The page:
Wrapping her arms about him, she hugged him tightly and buried her head into his shirt like she had when she was little. On this night, he couldn’t hug her back. Afraid that if he did, he wouldn’t be able to let go. What he had to do was cruel. He wished he didn’t have to. To have so much power and still be powerless was a wretched existence.
It was daylight when she awoke. The car wasn’t moving and the girl was alone inside. She recognized nothing of the surroundings, had no idea how far her father had driven. It wasn’t unusual for him to whisk her away on a spur-of-the-moment weekend getaway to the beach. Her father’s spontaneity was one of the things she loved most about him. But this wasn’t the beach. And the girl was positive she’d mentioned to him that she had a final to take—she glanced at her watch—in three hours. Sighing, she opened the door and slid out of the car. The sound of a child’s laughter came drifting through the trees. Joined with it was another voice she easily recognized.
With growing curiosity, she started up the hill. Her feet sank into the moist carpet of undergrowth as she walked beneath trees of brightly changing foliage. Fallen heralds of orange, red, and yellow hues blanketed the ground. Not far away, on the other side of a patch of dense forest, the girl found her father. Oddly enough, he was entertaining a small child. The two of them sat in an amply filled sand box, busily constructing a castle with the aid of a small bucket and plastic shovel. The little girl’s hair was like her own, as black and shiny as a raven’s feathers. She was four years old at most.
Looking up, her father saw her. No emotion crossed his face. “Hello.”
She stopped a few yards short. “Hi.” After the mostly uphill hike, her reply was somewhat breathless.
“Hi,” the child greeted her happily. Deep brown eyes and a winning smile made her truly a rare beauty, even at such a young age.
The young woman turned to her father, her entire face a question. She waited for some sort of explanation.
His golden hair ruffled in the breeze as he nodded toward the child. “I found her for you.”
She shook her head. “I don’t understand. Where are we?”
“Please come and sit,” he said quietly.
Hesitant at first, her feet didn’t move until the little girl echoed the man’s words, “Please come and sit with us.”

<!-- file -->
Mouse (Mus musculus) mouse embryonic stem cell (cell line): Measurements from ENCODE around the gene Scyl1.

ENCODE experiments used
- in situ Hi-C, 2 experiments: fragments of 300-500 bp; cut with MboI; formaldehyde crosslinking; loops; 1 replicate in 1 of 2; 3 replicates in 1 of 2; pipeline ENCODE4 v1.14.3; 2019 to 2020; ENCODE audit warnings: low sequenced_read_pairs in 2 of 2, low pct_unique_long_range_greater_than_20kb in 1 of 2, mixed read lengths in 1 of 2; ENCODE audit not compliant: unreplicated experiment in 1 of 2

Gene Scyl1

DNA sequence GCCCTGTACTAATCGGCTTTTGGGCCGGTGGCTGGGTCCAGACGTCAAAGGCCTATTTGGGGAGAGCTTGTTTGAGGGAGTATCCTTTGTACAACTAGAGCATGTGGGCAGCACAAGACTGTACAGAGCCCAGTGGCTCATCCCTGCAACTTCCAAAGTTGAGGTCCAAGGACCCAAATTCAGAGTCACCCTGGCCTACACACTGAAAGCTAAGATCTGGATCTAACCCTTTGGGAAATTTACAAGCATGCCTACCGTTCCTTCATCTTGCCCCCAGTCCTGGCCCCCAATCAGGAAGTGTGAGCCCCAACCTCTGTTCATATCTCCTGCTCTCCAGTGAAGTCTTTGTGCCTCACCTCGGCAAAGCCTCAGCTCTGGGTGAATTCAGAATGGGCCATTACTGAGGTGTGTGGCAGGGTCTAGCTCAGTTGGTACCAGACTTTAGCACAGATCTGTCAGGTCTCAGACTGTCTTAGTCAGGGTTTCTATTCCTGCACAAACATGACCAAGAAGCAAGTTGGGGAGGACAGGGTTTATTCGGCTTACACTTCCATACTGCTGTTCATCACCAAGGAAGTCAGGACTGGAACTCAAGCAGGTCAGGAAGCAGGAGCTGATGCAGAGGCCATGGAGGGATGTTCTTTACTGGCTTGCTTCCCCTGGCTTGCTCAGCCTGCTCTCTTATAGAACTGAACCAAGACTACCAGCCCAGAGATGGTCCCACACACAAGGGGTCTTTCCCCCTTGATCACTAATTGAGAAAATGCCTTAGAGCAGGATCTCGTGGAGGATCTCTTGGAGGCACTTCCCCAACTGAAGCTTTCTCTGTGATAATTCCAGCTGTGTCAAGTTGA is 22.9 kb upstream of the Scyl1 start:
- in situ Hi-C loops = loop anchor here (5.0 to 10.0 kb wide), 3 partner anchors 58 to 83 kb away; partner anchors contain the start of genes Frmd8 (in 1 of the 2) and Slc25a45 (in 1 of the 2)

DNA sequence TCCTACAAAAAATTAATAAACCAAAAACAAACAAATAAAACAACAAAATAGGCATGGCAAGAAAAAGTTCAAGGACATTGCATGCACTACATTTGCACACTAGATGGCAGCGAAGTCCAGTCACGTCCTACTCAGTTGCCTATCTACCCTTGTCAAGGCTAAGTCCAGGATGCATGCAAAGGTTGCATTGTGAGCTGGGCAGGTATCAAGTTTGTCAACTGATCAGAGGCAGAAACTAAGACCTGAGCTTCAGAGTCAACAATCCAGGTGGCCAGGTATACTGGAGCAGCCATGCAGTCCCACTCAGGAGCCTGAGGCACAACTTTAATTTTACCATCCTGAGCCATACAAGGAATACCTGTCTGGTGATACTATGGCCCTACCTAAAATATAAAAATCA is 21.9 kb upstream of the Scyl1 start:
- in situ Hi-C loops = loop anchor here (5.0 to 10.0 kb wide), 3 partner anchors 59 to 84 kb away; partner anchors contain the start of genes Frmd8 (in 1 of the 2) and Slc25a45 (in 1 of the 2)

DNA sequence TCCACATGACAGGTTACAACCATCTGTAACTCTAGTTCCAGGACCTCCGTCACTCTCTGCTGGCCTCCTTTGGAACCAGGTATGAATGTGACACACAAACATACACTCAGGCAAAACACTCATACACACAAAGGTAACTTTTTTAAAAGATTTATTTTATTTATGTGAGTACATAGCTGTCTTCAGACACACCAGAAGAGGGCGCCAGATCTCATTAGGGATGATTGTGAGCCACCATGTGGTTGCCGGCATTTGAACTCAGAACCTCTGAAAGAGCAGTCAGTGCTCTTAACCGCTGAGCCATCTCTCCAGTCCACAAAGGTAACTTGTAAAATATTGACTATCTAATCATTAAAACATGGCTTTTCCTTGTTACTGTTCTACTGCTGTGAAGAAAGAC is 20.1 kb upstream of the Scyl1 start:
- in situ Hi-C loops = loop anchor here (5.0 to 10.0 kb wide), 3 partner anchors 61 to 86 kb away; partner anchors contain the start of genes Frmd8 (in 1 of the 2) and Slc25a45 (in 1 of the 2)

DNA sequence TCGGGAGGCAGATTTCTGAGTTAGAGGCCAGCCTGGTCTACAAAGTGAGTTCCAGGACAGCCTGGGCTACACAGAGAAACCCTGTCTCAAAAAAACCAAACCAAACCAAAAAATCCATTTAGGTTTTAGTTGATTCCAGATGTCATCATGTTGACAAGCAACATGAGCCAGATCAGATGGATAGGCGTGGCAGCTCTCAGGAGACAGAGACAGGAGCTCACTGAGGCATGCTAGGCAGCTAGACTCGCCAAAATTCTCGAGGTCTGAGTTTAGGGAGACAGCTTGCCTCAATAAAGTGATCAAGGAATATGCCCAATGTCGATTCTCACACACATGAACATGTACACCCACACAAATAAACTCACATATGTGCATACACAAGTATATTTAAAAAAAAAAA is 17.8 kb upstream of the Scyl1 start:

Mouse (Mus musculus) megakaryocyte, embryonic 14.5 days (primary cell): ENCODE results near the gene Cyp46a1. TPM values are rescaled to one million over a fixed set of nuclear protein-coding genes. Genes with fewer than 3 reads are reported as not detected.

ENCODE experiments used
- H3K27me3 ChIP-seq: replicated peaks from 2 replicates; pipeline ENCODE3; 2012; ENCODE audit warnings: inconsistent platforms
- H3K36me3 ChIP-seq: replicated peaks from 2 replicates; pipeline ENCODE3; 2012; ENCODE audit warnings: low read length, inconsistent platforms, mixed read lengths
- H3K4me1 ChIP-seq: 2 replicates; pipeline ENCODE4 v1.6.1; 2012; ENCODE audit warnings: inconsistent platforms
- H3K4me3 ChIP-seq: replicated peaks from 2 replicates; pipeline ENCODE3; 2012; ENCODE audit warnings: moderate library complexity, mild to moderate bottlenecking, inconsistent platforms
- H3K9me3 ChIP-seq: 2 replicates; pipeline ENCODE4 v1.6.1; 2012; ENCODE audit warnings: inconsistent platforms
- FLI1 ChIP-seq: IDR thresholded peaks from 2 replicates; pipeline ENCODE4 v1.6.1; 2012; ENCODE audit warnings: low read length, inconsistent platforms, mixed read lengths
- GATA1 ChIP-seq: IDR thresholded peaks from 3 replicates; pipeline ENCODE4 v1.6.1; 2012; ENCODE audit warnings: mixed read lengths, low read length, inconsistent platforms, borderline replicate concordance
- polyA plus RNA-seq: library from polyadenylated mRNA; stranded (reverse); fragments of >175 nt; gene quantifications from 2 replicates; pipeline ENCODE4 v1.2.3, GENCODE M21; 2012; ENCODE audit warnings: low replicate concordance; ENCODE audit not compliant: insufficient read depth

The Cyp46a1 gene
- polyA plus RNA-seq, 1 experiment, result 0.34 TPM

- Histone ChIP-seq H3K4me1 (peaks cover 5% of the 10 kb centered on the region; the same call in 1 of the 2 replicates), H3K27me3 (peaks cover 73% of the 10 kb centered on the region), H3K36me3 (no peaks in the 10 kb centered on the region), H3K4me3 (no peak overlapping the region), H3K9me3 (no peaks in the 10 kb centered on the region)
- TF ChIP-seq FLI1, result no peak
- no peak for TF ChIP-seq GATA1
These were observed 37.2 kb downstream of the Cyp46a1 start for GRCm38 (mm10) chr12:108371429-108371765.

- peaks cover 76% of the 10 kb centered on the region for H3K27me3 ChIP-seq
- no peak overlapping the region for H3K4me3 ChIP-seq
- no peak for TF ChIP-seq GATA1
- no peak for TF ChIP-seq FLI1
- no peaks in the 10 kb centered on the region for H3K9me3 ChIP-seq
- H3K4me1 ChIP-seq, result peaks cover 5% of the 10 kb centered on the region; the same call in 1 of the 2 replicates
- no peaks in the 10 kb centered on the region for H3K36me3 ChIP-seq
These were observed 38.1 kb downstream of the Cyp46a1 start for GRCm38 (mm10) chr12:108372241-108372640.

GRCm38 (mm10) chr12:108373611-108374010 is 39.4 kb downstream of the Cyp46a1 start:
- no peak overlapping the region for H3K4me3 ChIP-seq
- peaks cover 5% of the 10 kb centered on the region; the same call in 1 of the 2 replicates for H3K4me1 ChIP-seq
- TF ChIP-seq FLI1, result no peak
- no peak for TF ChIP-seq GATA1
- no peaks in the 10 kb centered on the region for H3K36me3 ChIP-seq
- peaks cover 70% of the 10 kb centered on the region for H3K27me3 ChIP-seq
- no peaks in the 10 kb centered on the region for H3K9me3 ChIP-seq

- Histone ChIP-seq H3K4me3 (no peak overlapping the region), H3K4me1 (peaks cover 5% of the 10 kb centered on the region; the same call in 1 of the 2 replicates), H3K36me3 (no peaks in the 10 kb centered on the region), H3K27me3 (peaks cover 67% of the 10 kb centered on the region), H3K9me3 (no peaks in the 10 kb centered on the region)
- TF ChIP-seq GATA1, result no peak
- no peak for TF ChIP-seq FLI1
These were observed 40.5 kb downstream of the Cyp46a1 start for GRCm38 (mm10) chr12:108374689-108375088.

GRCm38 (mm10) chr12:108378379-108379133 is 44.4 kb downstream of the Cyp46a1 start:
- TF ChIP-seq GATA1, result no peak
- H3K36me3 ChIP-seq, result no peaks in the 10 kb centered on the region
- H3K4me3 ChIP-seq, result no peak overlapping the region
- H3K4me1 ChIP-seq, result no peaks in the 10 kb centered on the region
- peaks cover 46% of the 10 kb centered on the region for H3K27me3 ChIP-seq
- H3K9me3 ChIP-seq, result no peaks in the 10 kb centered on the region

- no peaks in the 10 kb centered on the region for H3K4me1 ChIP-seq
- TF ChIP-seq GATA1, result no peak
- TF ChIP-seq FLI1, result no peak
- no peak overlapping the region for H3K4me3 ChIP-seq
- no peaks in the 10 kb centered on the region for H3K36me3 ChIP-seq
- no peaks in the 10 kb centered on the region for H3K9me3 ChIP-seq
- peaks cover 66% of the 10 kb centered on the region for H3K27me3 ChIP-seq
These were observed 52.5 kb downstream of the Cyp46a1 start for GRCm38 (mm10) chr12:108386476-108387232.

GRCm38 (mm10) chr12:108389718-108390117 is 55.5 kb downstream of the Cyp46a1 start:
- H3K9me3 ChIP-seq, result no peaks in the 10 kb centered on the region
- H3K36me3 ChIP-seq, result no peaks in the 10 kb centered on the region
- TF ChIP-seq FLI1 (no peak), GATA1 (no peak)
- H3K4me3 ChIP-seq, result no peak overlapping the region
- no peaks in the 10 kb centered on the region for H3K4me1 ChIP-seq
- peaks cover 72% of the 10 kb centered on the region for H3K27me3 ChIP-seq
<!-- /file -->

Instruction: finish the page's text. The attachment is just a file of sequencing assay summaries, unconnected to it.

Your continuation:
She accepted the invitation and sat in the sandbox. Her legs automatically folded to mirror the child.
“Did you dream last night?”
“Good. I’d hoped the tea would help.” He took her hand. His grasp was both tender and desperate. “I promise you, this will be the last time.”
“What’s going on?” Although she trusted her father with her very life, his behavior worried her.
As they conversed, the little girl had never paused at play. “And this is the tower for the princess,” she announced proudly, while molding a lopsided chunk of sand.
Her father gazed down at the child fondly. “Why does the princess need a tower? Shouldn’t princesses be allowed to be free?”
The child paused thoughtfully. Then she shook her head, sending a mass of radiant curls bouncing in the morning sun. “No. The prince can’t find her unless she’s in a tower.”
He smiled and turned to his daughter again. “Yes…it is time for the prince to find her.”
He took the child’s hand and pressed it into his daughter’s. The young woman stared in bewilderment as a warm glow filled her inside and out. Then, as if someone had flicked a switch, everything went dark. She slumped forward. The man caught her lifeless body, easing it down gently onto the sand. Then he leaned over and kissed the child’s forehead softly. “I will always be close.” Not moving, the child sat wide-eyed, staring blankly at nothing.
Hoisting the body of the young woman into his arms, he quietly strode away with tears streaming down his face. The trees hid him from view as the little girl blinked twice and resumed building the tower in the sandbox.